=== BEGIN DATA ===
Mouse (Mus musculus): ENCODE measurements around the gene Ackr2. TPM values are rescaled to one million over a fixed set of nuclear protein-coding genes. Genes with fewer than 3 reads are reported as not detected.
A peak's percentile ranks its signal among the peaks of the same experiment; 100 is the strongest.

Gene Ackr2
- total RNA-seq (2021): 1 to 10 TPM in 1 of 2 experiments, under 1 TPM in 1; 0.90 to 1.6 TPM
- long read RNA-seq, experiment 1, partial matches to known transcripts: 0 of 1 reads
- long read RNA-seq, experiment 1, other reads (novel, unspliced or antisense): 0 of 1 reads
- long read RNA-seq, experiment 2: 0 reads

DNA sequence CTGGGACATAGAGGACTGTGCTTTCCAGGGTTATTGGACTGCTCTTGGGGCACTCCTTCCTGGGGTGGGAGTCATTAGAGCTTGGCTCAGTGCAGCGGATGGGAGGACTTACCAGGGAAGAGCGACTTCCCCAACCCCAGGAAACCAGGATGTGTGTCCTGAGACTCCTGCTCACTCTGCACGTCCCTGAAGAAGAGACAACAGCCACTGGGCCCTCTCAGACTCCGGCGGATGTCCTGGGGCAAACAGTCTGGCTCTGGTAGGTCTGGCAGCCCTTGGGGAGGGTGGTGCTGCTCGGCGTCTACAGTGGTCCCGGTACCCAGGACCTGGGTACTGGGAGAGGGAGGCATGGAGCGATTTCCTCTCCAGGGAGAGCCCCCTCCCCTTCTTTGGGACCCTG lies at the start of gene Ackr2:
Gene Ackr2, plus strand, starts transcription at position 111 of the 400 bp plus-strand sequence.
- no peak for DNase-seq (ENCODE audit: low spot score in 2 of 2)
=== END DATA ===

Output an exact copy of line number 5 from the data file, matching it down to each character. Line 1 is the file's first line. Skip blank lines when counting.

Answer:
- long read RNA-seq, experiment 1, partial matches to known transcripts: 0 of 1 reads